Jason deCaires Taylor MRSS (b.1974) is an award winning sculptor, environmentalist and professional underwater photographer. For the past 16 years, Taylor has been creating underwater museums and sculpture parks beneath the waves, submerging over 1,100 living artworks throughout the world’s oceans and seas. Themes explored by these artistic installations include, among others, the climate emergency, environmental activism, and the regenerative attributes of nature. The sculptures create a habitat for marine life whilst illustrating humanity’s fragility and its relationship with the marine world. Taylor’s subjects mainly feature members of the local community, focussing on their connections with their own coastal environments.
“Museums are places of conservation, education, and about protecting something sacred. We need to assign those same values to our oceans.”
Jason deCaires Taylor
Taylor’s work is a collaboration with nature. By using low carbon, pH neutral materials designed to be colonised, the surrounding environment transforms the artworks. Each sculpture is effectively an artificial reef that provides new habitat spaces for a variety of marine life whilst drawing tourists away from natural, fragile areas. The works, which are assimilated by the sea, send a message of regeneration and hope at a time of significant threats to our marine world.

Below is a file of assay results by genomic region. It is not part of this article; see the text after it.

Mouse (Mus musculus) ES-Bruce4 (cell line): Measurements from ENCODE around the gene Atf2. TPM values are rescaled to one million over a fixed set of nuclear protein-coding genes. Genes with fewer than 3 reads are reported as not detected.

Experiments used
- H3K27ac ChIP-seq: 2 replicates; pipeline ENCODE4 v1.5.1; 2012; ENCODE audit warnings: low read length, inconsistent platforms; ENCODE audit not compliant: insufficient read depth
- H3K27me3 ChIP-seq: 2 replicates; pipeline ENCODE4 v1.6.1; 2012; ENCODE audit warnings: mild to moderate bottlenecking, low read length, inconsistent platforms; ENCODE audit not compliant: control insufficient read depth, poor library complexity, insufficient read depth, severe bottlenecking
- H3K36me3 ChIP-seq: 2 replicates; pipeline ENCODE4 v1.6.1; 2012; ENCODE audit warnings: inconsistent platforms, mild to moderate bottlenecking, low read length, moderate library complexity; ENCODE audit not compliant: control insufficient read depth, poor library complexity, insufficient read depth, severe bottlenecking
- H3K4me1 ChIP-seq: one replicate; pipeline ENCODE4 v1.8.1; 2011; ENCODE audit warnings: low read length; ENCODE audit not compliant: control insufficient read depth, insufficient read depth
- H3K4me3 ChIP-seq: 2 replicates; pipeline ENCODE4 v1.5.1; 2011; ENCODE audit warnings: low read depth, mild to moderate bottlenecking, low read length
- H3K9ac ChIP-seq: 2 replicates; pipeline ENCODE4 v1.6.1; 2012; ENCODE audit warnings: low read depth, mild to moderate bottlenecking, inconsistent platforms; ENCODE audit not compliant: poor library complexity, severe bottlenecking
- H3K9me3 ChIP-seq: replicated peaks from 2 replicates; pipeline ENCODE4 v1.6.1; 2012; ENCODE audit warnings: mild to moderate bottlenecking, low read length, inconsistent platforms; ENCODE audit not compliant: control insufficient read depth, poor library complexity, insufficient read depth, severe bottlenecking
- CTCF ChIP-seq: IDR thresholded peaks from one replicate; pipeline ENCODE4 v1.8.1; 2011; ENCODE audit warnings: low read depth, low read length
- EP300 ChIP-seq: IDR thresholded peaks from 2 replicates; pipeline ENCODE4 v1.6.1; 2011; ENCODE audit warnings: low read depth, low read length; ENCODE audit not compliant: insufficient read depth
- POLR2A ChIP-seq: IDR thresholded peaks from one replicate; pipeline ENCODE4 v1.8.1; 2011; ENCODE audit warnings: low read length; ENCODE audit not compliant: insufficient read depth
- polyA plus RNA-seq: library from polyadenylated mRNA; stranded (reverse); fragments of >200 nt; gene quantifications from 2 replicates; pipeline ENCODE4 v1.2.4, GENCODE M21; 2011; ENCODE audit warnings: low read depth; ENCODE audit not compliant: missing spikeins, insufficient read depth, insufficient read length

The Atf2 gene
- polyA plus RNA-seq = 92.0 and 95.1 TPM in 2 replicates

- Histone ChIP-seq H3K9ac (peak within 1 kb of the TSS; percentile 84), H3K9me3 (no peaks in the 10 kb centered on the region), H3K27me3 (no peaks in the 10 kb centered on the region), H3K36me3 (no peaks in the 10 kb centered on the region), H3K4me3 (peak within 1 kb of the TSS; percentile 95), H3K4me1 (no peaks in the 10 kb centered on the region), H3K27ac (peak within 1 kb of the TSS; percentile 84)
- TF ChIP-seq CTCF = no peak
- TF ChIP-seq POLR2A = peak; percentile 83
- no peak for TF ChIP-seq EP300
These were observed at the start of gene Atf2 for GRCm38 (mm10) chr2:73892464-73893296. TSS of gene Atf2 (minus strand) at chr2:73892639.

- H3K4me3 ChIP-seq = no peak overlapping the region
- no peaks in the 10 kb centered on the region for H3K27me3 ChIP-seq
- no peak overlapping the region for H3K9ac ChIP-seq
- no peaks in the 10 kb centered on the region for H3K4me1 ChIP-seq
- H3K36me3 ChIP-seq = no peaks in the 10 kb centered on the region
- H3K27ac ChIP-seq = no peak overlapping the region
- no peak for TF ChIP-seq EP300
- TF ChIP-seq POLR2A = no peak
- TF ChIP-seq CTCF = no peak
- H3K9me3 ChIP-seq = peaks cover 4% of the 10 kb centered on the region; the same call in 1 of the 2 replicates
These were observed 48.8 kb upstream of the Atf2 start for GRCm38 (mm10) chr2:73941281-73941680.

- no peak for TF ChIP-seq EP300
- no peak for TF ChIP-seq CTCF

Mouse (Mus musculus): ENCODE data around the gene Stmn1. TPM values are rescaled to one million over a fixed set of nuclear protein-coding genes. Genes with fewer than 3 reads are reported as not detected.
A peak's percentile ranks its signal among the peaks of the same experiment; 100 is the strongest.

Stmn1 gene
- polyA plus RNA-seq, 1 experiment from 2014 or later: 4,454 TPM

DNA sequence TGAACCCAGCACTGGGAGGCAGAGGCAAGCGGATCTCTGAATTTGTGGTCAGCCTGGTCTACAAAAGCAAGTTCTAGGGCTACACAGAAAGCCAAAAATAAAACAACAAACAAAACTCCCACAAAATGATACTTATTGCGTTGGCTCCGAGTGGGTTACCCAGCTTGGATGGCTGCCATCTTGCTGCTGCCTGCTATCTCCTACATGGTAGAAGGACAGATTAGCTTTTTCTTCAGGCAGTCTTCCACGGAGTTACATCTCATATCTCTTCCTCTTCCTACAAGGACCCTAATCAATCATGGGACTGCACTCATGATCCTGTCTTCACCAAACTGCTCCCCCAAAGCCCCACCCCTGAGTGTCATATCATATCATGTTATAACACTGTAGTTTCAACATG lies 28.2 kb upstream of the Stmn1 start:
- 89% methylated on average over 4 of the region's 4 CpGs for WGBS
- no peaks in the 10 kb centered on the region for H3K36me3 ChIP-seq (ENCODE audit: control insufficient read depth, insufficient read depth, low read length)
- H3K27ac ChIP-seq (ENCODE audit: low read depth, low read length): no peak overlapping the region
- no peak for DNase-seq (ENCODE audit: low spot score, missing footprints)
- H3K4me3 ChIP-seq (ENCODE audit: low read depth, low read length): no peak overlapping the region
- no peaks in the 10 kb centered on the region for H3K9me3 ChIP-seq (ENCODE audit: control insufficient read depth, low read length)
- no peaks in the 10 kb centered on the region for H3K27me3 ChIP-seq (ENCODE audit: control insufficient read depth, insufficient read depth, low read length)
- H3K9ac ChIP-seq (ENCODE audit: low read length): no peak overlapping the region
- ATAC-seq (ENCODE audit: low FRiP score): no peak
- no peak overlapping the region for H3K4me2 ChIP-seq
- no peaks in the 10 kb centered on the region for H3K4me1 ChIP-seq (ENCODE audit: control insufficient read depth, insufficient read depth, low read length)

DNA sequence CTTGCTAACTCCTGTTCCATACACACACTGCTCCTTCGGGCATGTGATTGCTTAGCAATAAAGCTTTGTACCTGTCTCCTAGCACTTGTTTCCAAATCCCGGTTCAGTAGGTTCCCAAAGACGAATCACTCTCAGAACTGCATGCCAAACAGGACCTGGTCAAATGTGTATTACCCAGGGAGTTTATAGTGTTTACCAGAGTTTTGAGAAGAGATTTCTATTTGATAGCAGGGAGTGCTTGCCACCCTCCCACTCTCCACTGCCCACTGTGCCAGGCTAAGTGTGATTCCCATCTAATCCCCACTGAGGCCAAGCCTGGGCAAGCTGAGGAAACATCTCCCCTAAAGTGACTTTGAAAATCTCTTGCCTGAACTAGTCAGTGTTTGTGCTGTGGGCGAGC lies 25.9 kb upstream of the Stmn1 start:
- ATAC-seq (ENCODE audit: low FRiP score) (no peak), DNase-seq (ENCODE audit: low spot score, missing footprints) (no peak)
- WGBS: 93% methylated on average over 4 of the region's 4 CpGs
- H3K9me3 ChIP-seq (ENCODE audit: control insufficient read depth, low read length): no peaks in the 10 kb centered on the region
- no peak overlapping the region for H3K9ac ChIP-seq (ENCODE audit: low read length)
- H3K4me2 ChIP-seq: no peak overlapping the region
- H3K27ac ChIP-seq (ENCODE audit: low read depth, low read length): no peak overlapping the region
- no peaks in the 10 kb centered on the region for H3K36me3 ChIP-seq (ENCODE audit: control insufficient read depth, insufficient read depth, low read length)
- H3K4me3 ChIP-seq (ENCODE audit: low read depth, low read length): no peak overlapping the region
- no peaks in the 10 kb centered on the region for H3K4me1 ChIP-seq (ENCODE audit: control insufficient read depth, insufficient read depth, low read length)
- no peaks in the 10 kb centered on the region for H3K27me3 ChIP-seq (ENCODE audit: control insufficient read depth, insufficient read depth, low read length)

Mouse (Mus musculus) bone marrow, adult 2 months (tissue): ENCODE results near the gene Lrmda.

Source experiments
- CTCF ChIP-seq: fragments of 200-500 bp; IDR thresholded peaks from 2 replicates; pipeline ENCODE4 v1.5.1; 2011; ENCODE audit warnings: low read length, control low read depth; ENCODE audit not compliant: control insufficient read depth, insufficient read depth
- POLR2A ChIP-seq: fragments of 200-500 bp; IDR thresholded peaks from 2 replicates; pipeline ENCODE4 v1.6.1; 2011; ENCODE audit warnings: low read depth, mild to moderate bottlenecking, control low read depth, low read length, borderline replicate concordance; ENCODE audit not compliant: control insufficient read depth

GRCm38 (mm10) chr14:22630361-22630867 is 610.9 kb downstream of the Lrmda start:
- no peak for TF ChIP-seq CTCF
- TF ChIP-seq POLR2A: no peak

Most of the sculptures are permanently sited underwater to form marine habitats. These pieces are impossible to collect because once they are colonised, they become part of the environment. However, Taylor is expanding on his physical sculpture series and is releasing a new collection of limited edition NFTs, which demonstrates the organic transformation of the artworks. These virtual slices of our underwater world are due to be dropped on a green platform soon. Contact the Studio for more information.
Explore the various projects that are located throughout the world including in the Pacific Ocean, Atlantic Ocean, Indian Ocean, Caribbean Sea, and Mediterranean Sea. The galleries show the transition the underwater sculpture go through from being static inert forms to dynamic living reefs.